Like all Neal Stephenson books, the devil is in the details. The obsessive/compulsive detail of Geeks and their tech.
In this world hackers are "computer geeks", billionaires are "money geeks" and spys and assasins are "gun and combat geeks". Stephenson seems to make the point that the only difference is what they've happened to focus on.
Compared to Stephenson's other books, Reamde is a summer blockbuster action ride. Like something Michael Bay would produce... if he had a background in math and computer science.
Of course this is a Neal Stephenson book, so it's still packed with plenty of tech, philosophy, and politocal commentary for the academic types, and hipster science nerds that are probably his main audience.
Something must be wrong with this audiobook. Part of the book repeat itself. In different chapters. If the author intended this then it's a terrible book. Otherwise the audiobook itself is badly made. The repeating chapters threw me off an otherwise decent story.
I loved this book and Neil Stephenson, however, I do not love all of his books. Recently, I have had frustrations with Anathem and the books he has written with other authors. I much prefer it when he is the sole author. This is not science fiction but it is much more in line with Snow Crash or Cryptonomicon in detail of knowledge and style. Stephenson does a fabulous job in communicating and understanding the gaming world (not that I am an expert but those I know and other reviewers have stated it is).
Malcolm Hilgartner does a wonderful job with the narration. He did well with the accents, and in my opinion did very well doing female voices.
If you like Stephenson and if you enjoy a suspense novel you will enjoy this book. It was a relief to read this book. I was hesitant after Anathem and Mongoloid, as I mentioned above. If you are hestitant, like I was, don't skip Reamde. It really is great.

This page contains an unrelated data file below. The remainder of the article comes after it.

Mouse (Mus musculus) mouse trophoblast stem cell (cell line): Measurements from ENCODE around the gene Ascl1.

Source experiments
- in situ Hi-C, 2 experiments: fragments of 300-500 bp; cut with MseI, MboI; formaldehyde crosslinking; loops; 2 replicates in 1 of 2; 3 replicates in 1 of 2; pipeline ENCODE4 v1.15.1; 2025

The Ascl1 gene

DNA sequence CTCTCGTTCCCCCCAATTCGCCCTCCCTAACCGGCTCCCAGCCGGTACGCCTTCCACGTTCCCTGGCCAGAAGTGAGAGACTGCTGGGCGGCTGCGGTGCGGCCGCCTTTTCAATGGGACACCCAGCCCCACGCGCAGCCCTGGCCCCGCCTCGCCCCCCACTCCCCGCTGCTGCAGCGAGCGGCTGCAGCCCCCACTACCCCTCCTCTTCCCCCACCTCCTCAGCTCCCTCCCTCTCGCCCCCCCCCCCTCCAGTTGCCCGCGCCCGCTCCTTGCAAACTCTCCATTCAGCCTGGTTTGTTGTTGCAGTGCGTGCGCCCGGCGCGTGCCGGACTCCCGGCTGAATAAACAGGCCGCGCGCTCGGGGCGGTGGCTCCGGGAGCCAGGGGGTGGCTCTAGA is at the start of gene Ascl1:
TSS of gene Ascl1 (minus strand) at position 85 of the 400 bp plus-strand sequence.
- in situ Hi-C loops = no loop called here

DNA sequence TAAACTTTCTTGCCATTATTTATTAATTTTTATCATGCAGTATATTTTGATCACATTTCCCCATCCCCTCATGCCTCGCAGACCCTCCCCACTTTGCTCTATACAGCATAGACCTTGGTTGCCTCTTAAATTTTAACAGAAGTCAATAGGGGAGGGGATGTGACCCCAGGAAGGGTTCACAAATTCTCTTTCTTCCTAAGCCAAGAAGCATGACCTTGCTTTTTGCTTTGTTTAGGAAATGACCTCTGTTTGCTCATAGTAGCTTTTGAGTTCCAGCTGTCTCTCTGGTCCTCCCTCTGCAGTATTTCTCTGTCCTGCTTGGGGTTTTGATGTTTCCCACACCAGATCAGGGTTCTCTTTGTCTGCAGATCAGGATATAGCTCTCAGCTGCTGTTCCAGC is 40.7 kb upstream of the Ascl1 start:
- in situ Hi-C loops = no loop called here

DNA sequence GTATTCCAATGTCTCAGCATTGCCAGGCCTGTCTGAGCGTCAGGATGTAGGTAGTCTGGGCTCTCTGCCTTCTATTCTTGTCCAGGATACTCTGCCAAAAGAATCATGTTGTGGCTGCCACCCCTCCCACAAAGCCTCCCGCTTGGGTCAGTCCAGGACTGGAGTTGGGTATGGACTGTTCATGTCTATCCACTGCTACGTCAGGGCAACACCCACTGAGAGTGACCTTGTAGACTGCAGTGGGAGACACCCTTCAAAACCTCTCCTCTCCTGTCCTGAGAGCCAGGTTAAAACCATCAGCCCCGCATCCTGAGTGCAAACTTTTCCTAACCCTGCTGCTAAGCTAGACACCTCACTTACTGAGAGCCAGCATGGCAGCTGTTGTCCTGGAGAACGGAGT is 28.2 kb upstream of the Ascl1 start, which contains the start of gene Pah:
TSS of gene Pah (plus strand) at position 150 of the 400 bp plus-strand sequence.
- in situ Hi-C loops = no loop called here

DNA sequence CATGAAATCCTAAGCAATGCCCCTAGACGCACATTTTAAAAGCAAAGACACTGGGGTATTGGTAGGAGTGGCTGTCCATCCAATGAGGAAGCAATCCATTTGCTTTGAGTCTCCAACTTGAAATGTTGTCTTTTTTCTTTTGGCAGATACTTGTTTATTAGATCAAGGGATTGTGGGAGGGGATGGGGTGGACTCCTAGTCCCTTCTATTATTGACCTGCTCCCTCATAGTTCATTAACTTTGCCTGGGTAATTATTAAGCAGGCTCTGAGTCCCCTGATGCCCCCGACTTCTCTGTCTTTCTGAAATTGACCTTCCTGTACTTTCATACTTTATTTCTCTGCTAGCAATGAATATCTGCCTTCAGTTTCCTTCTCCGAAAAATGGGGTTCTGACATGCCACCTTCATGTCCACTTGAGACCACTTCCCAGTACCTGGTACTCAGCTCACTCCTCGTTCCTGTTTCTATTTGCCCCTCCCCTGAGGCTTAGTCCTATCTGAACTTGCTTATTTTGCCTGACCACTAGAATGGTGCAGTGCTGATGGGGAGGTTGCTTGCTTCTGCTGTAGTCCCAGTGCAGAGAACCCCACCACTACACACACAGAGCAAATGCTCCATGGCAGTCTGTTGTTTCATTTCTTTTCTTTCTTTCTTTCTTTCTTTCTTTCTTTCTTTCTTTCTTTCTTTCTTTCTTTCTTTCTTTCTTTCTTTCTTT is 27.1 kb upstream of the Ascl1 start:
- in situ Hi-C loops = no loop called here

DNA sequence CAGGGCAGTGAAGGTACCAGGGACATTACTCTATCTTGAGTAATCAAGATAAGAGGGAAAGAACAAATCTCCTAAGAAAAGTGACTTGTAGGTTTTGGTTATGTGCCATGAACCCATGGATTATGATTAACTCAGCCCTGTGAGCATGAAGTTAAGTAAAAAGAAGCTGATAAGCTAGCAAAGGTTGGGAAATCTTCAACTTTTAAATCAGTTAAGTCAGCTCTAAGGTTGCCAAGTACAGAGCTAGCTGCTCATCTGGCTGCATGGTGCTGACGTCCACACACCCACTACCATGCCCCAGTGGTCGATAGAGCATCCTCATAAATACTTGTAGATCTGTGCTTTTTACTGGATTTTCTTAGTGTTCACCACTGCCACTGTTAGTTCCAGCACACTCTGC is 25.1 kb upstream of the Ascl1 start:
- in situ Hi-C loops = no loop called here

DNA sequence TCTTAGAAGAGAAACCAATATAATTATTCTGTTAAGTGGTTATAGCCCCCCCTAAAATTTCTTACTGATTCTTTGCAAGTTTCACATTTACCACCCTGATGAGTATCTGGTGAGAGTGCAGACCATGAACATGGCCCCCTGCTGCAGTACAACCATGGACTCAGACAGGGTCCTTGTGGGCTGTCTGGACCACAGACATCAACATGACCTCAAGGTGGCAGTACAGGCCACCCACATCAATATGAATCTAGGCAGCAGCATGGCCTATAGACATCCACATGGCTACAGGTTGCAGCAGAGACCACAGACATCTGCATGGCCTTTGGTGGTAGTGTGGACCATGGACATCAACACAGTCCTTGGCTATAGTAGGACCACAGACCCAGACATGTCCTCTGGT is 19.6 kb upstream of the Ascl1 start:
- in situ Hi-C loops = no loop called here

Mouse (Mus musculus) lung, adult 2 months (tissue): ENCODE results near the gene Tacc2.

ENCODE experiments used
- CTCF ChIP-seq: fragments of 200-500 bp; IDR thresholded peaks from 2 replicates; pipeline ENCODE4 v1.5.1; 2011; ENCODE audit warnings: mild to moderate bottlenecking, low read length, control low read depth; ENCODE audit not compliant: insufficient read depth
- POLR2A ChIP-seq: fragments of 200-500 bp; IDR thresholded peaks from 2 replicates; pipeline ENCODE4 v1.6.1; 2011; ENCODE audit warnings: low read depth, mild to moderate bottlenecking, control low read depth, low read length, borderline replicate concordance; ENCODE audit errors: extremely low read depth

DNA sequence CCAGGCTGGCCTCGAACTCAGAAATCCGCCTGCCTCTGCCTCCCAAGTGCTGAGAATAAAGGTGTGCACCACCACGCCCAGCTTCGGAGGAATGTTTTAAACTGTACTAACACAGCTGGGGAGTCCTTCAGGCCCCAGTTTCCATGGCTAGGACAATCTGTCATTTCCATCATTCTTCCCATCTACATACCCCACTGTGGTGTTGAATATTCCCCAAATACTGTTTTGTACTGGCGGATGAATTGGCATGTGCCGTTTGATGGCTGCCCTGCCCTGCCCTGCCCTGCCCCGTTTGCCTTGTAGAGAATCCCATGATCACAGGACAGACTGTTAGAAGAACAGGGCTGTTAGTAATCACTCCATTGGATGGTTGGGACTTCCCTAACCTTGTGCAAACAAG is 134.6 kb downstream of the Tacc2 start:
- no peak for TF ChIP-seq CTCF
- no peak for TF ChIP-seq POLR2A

From 4/12/15 on, I will only rate a book 5 stars if it so good I will listen to it again. To date, the Bino series tops that list.
Remarkable characters, a unique storyline, fast paced plot and top notch narration make this an easy 5 star novel. Did I mention its well written?
This is a long, complicated tale involving an in depth view of gaming, spies, gangsters, CIA ops, gun nuts, beautiful women, overweight men, and I could go on without exaggeration. As incredible and unlikely it seems that such a story could actually occur to one group of people inside of a month's time period, Stephenson's storytelling makes it work. His characters are so engrossing, believable and likable I could not stop listening.
Even though its not fantasy or horror, it reminds of Stephen King's The Stand, Under the Dome and Dumas Key. These great books and Remde share the same, multi layer storyline, an extremely large cast of characters and unforgettable heroes with truly evil adversaries. All have an excellent pace, which is important considering the length of the book.
I am fairly certain I haven't heard this guy before, which is a shame considering I've listened to over 500 novels. He is amazing. His accents are spot on and each character is easily discernible.
I loved the CIA character from Boston. He brought humor into the story.
Reamde is the massive new tome from Neal Stephenson. Unlike most of his other novels, this is a more traditional modern-day thriller, albeit chock full of his own brand of humor and techie geek references.
Just make sure you're ready to settle down for a long haul. This book is over 1000 pages, over 38 hours on audio.
It's not that so much happens in the book, but rather that Stephenson describes everything, often from the perspectives of multiple characters, jumping back to recap some things from their viewpoint. There IS a large cast of characters too, by the end. The advantage is that you really feel like these characters are old friends after spending so much time with them. On the downside, however, I think the characters still don't feel as deep and fully realized as they should be.
The story stays interesting with Stephenson's dry, often geeky humor. The writing is pretty solid as well, and the story is constantly taking unexpected small turns. Hilarious at times, it involves a double kidnapping of the main character Zula, who is first taken by Russian mobsters, who head out to take revenge on the designer of the computer virus Reamde, only to stumble upon a cell of Al Qaida terrorists, who kidnap Zula again.